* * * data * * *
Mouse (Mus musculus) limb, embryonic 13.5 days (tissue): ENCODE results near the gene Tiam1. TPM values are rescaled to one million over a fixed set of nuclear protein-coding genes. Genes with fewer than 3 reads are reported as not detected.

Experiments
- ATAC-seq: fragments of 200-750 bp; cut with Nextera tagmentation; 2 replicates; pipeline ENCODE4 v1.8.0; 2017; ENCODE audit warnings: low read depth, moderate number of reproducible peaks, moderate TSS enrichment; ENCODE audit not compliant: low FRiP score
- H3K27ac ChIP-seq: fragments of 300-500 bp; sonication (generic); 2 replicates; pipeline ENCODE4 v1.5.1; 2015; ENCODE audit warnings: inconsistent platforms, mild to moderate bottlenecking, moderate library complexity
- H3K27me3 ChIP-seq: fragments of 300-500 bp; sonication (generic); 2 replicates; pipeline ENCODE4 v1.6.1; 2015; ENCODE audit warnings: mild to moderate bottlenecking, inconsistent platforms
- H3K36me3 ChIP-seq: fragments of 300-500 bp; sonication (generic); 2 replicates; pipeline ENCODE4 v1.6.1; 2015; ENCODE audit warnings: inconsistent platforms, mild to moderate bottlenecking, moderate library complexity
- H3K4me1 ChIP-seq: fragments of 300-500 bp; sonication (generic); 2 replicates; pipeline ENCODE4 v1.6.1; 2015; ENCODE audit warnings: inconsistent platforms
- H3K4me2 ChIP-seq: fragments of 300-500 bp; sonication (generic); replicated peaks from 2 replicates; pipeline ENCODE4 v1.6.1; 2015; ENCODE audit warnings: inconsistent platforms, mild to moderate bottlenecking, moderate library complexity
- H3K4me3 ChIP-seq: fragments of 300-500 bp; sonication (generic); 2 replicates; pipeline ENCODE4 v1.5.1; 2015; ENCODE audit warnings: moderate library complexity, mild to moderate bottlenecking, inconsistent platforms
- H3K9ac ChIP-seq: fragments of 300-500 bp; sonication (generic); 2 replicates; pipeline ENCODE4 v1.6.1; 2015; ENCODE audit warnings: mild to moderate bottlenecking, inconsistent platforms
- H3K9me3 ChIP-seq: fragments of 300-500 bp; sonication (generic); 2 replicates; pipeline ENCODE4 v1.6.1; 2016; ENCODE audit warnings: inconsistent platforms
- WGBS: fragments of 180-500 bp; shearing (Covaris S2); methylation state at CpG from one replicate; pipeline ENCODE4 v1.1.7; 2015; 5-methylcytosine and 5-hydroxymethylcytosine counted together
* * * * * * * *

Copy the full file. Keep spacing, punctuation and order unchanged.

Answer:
Mouse (Mus musculus) limb, embryonic 13.5 days (tissue): ENCODE results near the gene Tiam1. TPM values are rescaled to one million over a fixed set of nuclear protein-coding genes. Genes with fewer than 3 reads are reported as not detected.

Experiments
- ATAC-seq: fragments of 200-750 bp; cut with Nextera tagmentation; 2 replicates; pipeline ENCODE4 v1.8.0; 2017; ENCODE audit warnings: low read depth, moderate number of reproducible peaks, moderate TSS enrichment; ENCODE audit not compliant: low FRiP score
- H3K27ac ChIP-seq: fragments of 300-500 bp; sonication (generic); 2 replicates; pipeline ENCODE4 v1.5.1; 2015; ENCODE audit warnings: inconsistent platforms, mild to moderate bottlenecking, moderate library complexity
- H3K27me3 ChIP-seq: fragments of 300-500 bp; sonication (generic); 2 replicates; pipeline ENCODE4 v1.6.1; 2015; ENCODE audit warnings: mild to moderate bottlenecking, inconsistent platforms
- H3K36me3 ChIP-seq: fragments of 300-500 bp; sonication (generic); 2 replicates; pipeline ENCODE4 v1.6.1; 2015; ENCODE audit warnings: inconsistent platforms, mild to moderate bottlenecking, moderate library complexity
- H3K4me1 ChIP-seq: fragments of 300-500 bp; sonication (generic); 2 replicates; pipeline ENCODE4 v1.6.1; 2015; ENCODE audit warnings: inconsistent platforms
- H3K4me2 ChIP-seq: fragments of 300-500 bp; sonication (generic); replicated peaks from 2 replicates; pipeline ENCODE4 v1.6.1; 2015; ENCODE audit warnings: inconsistent platforms, mild to moderate bottlenecking, moderate library complexity
- H3K4me3 ChIP-seq: fragments of 300-500 bp; sonication (generic); 2 replicates; pipeline ENCODE4 v1.5.1; 2015; ENCODE audit warnings: moderate library complexity, mild to moderate bottlenecking, inconsistent platforms
- H3K9ac ChIP-seq: fragments of 300-500 bp; sonication (generic); 2 replicates; pipeline ENCODE4 v1.6.1; 2015; ENCODE audit warnings: mild to moderate bottlenecking, inconsistent platforms
- H3K9me3 ChIP-seq: fragments of 300-500 bp; sonication (generic); 2 replicates; pipeline ENCODE4 v1.6.1; 2016; ENCODE audit warnings: inconsistent platforms
- WGBS: fragments of 180-500 bp; shearing (Covaris S2); methylation state at CpG from one replicate; pipeline ENCODE4 v1.1.7; 2015; 5-methylcytosine and 5-hydroxymethylcytosine counted together